9. Now that's funny Jerry! I remember that phrase too. Has the engine in your Dodge ever been bored for oversized pistons? I just read where that could contribute to harmonics? I can't remember exactly how much, but I know my engine is at least .030 over. Thanks for the compliment! I tend to over do things, and it's bugging me I can't get a handle on this.
  10. Thanks Jerry for the information! It reads just like what my engine is doing. I have read other articles that led me to believe a damper might solve my issue. What is confusing me, is that if undesireable harmonics was an issue, why didn't Chrysler Corp. install them on all the inline flatheads? It sounds like there were more L6 flatheads without them than with them? Engine balancing and harmonics are evedently two separate issues. An engine could be balanced to perfection and still produce undesireable harmonics. It's more of a Physics anomoly of the engine designs. Some engine designs are more prone than others. I was thinking I could possibly adapt a smaller diameter damper which would allow me to get a belt off and on, but I also have read that these dampers are specifically designed to counteract known harmonics of different engine designs. So, not being an automotive engineer, it might be a waste of time? The high frequency vibration I have is minimal and only occurs shortly on acceleration. I think a lot of people might not even notice it? Overall, my truck runs really well. There is also a possiblity that something else in my driveline could be causing or exasberating this vibration. Perhaps, as one responder to my posting indicated I'm just being too fussy? Using anecdotal evidence only, I surmise that all of the mopar L6's may have had this issue. Chrysler Corp. may have installed the dampers on the higher end Chryslers and Plymouths? I'm thinking my best course of action is to reinstall the original crank pulley and get back on the road. I'll pay closer attention to details of how and when the vibration occurs which might lead to solving this mystery? Does this sound logical?
  11. Jerry, I was afraid someone would ask that question. Lols! At this point, I'm not sure of anything! It's been 37 years (1979) since I rebuilt this engine. I think you're correct that orignally it would have come with a 201? I'm completely sure it was not the original engine that came with the truck when I got it. There was a engine replacement tag on the firewall and there were / are no numbers on the block where they should be? I'm fairly certain at the time we rebuilt the engine we were able to deterimine it was a 218. I cannot remember how. Perhaps casting numbers? Anyhow, Yes, this engine could have come from a later model car that had a harmonic balancer? I've heard by some that it would make a difference and others say not? Some say they were added only for extra smooth running on the higher end cars? I really don't know what the facts are?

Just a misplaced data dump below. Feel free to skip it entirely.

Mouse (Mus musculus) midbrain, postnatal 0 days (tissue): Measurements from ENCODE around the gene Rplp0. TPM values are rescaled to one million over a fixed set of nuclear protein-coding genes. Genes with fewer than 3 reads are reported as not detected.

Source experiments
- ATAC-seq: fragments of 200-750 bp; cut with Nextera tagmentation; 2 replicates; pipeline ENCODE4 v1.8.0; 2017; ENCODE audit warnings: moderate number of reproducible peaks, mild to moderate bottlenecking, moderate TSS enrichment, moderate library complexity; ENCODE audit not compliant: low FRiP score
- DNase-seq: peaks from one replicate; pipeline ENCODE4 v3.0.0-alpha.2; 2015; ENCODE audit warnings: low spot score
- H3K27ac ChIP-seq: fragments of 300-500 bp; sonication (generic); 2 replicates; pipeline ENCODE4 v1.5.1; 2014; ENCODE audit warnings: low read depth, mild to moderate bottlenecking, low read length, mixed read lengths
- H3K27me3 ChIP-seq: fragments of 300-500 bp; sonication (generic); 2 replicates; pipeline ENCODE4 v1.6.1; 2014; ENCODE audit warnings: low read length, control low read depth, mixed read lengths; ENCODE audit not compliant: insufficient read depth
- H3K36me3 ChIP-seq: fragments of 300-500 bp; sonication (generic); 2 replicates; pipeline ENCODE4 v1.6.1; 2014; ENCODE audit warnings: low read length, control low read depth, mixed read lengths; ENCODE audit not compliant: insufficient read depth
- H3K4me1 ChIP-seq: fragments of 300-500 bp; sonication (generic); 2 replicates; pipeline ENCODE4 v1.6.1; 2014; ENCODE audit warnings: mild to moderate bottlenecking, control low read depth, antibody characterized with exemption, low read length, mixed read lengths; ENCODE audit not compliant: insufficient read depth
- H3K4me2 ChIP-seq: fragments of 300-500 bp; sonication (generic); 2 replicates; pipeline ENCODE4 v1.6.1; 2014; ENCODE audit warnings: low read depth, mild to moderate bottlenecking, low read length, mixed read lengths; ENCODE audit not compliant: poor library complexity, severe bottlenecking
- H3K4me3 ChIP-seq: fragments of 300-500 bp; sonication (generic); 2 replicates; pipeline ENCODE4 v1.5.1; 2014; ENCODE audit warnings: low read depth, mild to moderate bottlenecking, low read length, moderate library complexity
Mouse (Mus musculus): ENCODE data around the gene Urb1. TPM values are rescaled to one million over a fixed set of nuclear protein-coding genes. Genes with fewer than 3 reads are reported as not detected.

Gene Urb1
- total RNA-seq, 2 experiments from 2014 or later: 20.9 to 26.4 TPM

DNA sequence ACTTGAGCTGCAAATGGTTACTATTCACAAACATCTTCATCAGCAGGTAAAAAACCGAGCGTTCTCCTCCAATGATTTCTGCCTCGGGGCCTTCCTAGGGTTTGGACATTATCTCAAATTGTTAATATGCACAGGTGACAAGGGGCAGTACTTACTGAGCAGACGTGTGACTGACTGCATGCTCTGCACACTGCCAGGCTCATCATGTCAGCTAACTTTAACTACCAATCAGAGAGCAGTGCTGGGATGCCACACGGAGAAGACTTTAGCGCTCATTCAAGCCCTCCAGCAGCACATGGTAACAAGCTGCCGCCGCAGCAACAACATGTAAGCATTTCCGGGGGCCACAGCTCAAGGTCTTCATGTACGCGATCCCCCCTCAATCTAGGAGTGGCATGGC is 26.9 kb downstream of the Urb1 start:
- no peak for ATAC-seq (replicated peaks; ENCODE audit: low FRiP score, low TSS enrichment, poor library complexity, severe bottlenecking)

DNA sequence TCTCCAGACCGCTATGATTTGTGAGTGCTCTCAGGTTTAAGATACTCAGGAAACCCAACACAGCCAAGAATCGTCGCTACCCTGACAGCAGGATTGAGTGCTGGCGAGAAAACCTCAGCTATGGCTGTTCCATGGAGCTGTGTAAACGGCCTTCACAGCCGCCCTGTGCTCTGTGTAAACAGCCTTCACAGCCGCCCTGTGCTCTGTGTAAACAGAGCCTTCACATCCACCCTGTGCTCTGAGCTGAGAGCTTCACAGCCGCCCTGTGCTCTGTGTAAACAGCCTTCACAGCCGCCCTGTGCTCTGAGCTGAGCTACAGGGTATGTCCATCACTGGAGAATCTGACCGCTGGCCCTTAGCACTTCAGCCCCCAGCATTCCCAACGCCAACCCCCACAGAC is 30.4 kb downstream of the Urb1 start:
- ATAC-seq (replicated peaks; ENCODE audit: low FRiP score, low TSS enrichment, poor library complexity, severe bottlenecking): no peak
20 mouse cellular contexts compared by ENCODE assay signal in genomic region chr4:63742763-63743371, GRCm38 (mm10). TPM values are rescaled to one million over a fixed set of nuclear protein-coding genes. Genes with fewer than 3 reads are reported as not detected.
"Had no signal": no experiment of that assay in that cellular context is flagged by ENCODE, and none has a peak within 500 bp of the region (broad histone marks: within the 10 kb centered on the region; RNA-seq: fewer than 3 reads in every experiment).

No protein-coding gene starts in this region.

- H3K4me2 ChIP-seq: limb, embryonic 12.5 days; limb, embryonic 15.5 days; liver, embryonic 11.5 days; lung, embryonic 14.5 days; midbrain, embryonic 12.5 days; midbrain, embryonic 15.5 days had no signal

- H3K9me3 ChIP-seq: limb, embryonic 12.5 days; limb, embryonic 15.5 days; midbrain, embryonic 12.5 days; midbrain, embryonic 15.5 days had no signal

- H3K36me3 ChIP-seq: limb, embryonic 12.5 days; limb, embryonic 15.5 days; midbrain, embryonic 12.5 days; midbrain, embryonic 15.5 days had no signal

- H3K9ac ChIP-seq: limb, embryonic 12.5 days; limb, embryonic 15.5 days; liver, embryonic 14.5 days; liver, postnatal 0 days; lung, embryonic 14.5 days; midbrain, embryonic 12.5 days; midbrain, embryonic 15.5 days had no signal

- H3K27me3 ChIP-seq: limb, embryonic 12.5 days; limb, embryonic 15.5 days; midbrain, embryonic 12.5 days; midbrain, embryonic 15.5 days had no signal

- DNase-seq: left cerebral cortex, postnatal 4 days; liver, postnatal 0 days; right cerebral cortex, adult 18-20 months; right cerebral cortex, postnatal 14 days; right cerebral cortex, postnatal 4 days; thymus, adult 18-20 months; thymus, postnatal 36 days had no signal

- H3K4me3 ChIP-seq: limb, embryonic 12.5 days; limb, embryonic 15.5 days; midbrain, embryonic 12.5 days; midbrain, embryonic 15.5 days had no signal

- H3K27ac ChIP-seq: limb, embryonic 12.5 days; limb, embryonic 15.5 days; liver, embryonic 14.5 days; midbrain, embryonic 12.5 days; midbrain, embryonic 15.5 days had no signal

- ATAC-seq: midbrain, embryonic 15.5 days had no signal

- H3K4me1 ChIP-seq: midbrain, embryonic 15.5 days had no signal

12. Hey Jeff! You must be older than I am if you remember linked belts on old cars. Lols! Your comment got me to thinking. I just read that the reason they used the wide belts on early vehicles was to dampen vibrations. Not sure if that's a fact or how that works? I have been using a cogged belt on my truck. I'm wondering if perhaps a solid belt would be a better choice? You're definitely right Jerry! I'm just too lazy to make the pulley if I can't keep it on there.
  13. Yes, but I have to adapt an old, or make a new pulley first. The balancer would be spinning too close for comfort to the cross member and when a belt change was needed it would be a royal pain. Not a practical solution, but you are correct, it could be done.
  14. At the full diameter there is only about 1/32 inch clearance. Even with a flat positioned downward the belt will not fit. Wow! Don, you really did some serious work there. I had to modify one cross member to get the T5 to fit, but at this point, I'm not willing to modify the front cross member for a harmonic balancer that might not fix my vibration problem anyhow. I'm disappointed there was not enough clearance. It would have been a simple job for me to adapt or turn a pulley. I'm surprised that you were able to weld a flange to your balancer without melting the rubber or throwing it out of balance? Did you have it re vulcanized after welding?
  15. Yeah, It's the angle of photo. The rubber is amazingly perfect. I bought this NOS balancer and other than some light surface rust it looks like it was made yesterday. Too bad I can't use it.